Poultry production and climate change
The production of livestock generates greenhouse gas emissions, including carbon dioxide (CO2), nitrous oxide (N2O) and methane (CH4).
When animals respire they produce CO2. Methane is produced during enteric fermentation in the animal’s digestive tract and is released into the atmosphere. Manure can produce CO2, N2O and CH4 from microbial activity during storage and following land application. When viewed in a life-cycle analysis, the greenhouse gas emissions from the production of crops used to feed livestock and poultry as well as fossil fuel consumption during the rearing of livestock and poultry should also be considered. Increases in greenhouse gas levels in the atmosphere have been linked to global climate change. As the public has become more concerned with global climate change, they have sought information on the environmental footprint of various products, including food.
Because poultry have lower greenhouse gas emissions due to their lower enteric methane production rates than ruminant livestock species, many consider poultry to have an environmental advantage compared to many other animal protein sources.
The contribution of livestock and poultry production to greenhouse gas emissions has been estimated and reported by various groups; the estimated magnitude from livestock production varies by how the estimates are made (i.e. which gases and source types are considered), with the spatial area being considered in the estimates (i.e. for a specific region, country or for the entire world), and on how much of the production cycle is considered (i.e. livestock production cycle only, or full life-cycle analysis considering emissions from crop production and fossil fuel use).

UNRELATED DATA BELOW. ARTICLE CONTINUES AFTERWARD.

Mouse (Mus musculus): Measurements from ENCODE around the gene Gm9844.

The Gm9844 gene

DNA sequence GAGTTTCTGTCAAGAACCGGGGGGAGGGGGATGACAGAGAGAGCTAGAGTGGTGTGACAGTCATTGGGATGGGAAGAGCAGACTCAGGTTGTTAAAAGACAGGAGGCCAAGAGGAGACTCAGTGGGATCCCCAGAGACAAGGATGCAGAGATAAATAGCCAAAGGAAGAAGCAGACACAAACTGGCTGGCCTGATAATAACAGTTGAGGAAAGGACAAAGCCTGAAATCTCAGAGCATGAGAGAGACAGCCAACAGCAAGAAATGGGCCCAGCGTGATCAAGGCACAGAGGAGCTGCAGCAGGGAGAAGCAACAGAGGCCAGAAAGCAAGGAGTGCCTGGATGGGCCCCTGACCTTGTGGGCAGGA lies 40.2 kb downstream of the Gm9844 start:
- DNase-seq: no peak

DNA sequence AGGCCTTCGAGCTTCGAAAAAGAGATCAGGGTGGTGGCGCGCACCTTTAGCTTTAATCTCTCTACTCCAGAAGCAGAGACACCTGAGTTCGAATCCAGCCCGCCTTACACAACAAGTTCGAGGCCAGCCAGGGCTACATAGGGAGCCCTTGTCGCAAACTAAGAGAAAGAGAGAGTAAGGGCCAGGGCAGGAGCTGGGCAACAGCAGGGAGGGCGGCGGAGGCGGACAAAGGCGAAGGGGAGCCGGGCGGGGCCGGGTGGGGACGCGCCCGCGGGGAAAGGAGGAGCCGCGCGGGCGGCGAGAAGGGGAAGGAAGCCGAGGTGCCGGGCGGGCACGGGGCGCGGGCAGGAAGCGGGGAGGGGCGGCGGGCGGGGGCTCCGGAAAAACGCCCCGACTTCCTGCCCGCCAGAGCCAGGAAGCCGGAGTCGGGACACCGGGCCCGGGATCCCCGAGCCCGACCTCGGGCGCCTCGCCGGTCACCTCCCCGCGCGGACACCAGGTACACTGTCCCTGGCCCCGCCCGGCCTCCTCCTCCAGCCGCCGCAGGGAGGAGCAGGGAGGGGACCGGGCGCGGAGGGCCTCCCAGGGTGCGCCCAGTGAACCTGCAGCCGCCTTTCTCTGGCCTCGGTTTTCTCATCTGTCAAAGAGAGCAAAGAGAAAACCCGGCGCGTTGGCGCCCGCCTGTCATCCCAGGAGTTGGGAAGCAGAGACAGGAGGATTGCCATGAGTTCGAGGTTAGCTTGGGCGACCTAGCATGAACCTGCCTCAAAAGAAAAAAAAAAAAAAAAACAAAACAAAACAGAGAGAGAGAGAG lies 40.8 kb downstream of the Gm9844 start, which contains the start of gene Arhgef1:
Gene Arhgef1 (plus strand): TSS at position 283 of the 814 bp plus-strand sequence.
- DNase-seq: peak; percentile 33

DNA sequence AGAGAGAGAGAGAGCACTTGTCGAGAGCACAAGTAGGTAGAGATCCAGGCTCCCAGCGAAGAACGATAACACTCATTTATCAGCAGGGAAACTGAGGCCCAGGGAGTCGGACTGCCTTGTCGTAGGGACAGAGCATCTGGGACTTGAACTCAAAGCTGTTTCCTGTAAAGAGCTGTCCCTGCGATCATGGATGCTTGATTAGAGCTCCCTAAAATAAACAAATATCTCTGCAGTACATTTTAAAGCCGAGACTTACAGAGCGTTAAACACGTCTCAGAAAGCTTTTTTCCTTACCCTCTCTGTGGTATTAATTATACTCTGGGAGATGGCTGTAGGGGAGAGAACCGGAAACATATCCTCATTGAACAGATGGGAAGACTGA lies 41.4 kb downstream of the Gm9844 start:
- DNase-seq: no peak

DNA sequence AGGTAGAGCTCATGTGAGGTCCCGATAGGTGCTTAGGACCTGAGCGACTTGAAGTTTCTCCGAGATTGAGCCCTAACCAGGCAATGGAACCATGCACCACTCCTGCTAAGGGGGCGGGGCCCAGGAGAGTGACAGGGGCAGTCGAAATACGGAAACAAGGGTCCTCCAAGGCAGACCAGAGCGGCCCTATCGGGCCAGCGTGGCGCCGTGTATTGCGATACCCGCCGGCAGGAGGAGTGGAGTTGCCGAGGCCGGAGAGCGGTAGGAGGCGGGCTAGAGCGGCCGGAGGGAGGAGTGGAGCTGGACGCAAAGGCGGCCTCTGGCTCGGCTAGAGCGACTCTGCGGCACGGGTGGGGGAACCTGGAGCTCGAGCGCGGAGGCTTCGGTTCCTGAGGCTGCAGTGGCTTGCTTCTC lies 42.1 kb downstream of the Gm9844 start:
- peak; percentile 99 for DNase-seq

The FAO report, Livestock’s Long Shadow, a life-cycle assessment of the global environmental impact of livestock production, estimates that livestock production is responsible for 18% of all anthropogenic greenhouse gas emissions in the world. This report considers emissions of CO2, N2O and CH4 from enteric fermentation, manure management (the third largest greenhouse gas emissions source, representing 14% of these emissions from agriculture), land application of manure, and also from deforestation that the FAO associates with livestock production in developing countries. The life-cycle analysis methodology used by the FAO however, has been questioned by other scientists involved in greenhouse gas emission quantification. Specifically, some have questioned the greenhouse gas contribution from deforestation.
(R.T. Burns, Proceedings World’s Poultry Congress, Salvador, Brazil, World’s Poultry Science Journal, 68, supplement1)
Ph.D., P.E.; Assistant Dean for Agriculture, Natural
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